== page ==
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New Nanomaterial Proves Stronger Than Kevlar

New Nanomaterial Proves Stronger Than Kevlar

Scientists at Caltech have created a unique nano-architected material that can stop microparticles traveling at supersonic speeds, outperforming Kevlar and other protective materials.
Julia R. Greer, professor of materials science, mechanics, and medical engineering at the California Institute of Technology, has worked in the field of architected materials for much of her career, with most of her experiments conducted via quasi-static deformation (slow loads). When she first started working with carbon nano-architectures, “They always broke under quasi-static conditions, with no recoverability, damage tolerance, or really anything unusual,” she said.

Curious about how nano-architected carbon would behave in “nano-impact experiments” in a fast-deformation setting, she conducted an experiment on a material that she developed with high-speed, laser-induced projectiles. It led to surprising results.

Greer’s new material is a nano-architected material made with tiny carbon struts that proved to be strong enough to stop these nanoparticles traveling at supersonic speeds. Pound for pound, this material was more effective at stopping a projectile than Kevlar and other materials used in personal protective gear.
How it works
A nano-architected material consists of patterned nanometer-scale structures that, depending on how they are arranged, can give materials unique or surprising properties, such as exceptional lightness and resilience.

Greer’s Caltech team fabricated its nano-architected material with two-photon lithography, “a process that uses a fast, high-powered laser to pattern intricate, microscopic 3D architectures in polymer resins,” said Greer. “We then constructed a repeating lattice configuration composed of microscopic struts."

Making the samples for the experiments was challenging. “We knew that we wanted to test nano-architected carbon, which is made using a process called pyrolisis after the 3D lithography process,” she continued.

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Pyrolisis is a process that burns without oxygen, which is what converts polymers and other organic materials into glassy carbon. This process also generates substantial linear and volumetric shrinkage, which made it difficult to work with. “For example, samples were no longer attached to the substrates and flew away in the furnace before we could take them out, or samples cracked, or often were simply too small to manipulate and test,” Greer said.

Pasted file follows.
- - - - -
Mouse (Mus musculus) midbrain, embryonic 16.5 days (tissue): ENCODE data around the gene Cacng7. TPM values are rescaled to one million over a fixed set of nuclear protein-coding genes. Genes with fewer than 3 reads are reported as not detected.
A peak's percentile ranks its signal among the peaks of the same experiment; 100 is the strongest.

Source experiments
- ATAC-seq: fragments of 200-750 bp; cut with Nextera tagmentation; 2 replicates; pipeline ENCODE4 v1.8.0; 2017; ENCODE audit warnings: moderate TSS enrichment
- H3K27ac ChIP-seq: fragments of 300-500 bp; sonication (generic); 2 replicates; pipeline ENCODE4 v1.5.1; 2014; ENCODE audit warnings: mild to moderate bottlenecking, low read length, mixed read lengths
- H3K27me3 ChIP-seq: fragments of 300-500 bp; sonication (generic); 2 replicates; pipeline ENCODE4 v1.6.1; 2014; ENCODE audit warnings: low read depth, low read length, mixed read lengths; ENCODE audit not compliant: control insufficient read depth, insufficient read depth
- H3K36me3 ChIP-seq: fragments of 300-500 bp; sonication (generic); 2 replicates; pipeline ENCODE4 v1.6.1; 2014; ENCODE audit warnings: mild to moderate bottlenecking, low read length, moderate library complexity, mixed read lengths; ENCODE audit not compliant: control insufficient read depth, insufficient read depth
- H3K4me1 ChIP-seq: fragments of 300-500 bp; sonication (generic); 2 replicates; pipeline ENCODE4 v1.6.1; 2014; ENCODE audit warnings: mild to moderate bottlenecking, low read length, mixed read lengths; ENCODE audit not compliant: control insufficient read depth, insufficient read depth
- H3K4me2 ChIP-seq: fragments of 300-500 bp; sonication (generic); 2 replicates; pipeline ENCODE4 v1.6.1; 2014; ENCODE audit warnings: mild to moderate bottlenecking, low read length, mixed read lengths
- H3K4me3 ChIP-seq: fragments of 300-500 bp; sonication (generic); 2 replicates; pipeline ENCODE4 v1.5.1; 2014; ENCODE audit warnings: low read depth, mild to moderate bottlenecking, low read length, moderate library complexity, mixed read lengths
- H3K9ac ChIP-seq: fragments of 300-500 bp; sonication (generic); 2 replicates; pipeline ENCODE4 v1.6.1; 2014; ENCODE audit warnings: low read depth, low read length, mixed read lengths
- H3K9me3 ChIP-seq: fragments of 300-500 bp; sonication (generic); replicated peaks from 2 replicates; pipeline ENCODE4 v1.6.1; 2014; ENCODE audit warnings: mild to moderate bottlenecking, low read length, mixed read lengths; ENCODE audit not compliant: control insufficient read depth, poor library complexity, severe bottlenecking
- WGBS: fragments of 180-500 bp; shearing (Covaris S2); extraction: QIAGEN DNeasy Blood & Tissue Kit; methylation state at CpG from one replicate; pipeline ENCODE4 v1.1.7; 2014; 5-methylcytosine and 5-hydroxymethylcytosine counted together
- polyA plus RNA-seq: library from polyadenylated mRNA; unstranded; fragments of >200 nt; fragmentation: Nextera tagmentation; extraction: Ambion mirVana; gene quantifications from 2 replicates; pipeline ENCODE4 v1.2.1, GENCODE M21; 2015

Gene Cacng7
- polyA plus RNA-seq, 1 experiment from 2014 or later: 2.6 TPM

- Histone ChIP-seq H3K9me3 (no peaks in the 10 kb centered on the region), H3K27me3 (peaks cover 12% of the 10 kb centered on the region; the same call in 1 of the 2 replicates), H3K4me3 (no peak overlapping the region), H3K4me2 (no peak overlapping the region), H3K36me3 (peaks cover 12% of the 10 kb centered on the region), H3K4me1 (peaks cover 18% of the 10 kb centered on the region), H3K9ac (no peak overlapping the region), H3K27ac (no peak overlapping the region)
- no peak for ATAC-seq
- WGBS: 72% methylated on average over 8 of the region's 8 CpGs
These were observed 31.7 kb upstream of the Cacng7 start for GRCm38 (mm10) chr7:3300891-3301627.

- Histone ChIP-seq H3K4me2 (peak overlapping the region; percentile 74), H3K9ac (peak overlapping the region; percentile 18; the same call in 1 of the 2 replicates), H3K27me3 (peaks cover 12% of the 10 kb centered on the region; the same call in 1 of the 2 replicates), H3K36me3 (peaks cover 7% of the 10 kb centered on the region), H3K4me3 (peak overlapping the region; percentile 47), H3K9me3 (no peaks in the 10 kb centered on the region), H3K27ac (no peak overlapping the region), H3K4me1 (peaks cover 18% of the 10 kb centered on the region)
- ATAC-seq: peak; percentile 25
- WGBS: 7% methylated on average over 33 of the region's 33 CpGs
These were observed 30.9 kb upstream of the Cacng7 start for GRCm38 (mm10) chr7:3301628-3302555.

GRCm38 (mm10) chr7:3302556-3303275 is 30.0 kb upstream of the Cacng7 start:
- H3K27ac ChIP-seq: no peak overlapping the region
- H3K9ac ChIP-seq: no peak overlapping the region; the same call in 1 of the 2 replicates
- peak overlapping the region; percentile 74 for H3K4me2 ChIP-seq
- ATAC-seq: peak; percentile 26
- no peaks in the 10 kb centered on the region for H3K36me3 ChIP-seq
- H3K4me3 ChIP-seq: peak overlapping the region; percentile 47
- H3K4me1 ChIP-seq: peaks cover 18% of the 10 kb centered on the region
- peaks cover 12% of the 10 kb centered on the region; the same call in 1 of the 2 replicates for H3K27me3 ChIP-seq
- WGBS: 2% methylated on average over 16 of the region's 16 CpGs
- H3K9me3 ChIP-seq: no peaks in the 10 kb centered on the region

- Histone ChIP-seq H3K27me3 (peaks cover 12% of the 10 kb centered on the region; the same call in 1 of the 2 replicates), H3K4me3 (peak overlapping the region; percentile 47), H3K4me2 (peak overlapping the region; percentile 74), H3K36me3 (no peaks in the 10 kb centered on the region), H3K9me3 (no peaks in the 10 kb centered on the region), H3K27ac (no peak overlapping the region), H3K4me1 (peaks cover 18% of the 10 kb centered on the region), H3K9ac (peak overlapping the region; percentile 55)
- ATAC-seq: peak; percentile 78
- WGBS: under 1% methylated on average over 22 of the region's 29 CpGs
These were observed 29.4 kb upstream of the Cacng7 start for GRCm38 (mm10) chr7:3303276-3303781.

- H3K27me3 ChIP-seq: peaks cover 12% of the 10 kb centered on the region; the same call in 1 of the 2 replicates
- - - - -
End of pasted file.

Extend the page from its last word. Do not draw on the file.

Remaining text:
Once the samples were made, they were subjected to extreme deformation at the Massachusetts Institute of Technology using laser-induced particle impact tests. The technique aims an ultrafast laser through a glass slide coated with a thin film of gold, which itself is coated with a layer of micro silicon-oxide particles. As the laser passes through the slide, a plasma is generated that releases and propels silicon oxide particles toward the target.

To the team’s surprise, its nano-architected carbon was, in fact, highly impact resistant.

“We did not anticipate these results. That at velocities up to almost 1 km/s, the micro-projectiles [silicon beads] would either elastically recover or embed themselves into the material or damage it slightly and then rebound,” said Greer. “In no experiment did the projectile either penetrate through the material or transmit the shock wave onto the underlying matter. This was a big surprise for us, and we didn’t have the benefit of checking the literature because it was a first-of-its-kind experiment on a nano-architected material.”
Next steps
Greer has been contacted by several companies about the possible commercialization of this material. She and her colleague, assistant professor of applied physics Andrei Faraon, have founded their own start-up company called nFugue, which focuses on producing sheets of nano-architected materials with impact absorbing properties.

“Our next steps are to explore the parameter space of exactly how much energy these materials can absorb under impact and to create nano-architected-based composites that would have greater resilience and toughness,” she said.

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Possible commercial applications include designing ultra-lightweight, impact-resistant materials for use in efficient armor materials, protective coatings, blast-resistant shields desirable in defense and space applications, and other impact-mitigation needs.

Greer notes that two key obstacles for using nano- and micro-architected materials in real-world applications are the lack of scalable solutions to produce them, and the lack of in-situ diagnostics and characterization that could provide useful information for AI methods.

“We are starting to collaborate with some of the AI experts,” said Greer. “It would be tremendously exciting and beneficial to connect the design and additive manufacturing with AI-enabled intelligence.”

Mark Crawford is technology writer based in Corrales, N.M.

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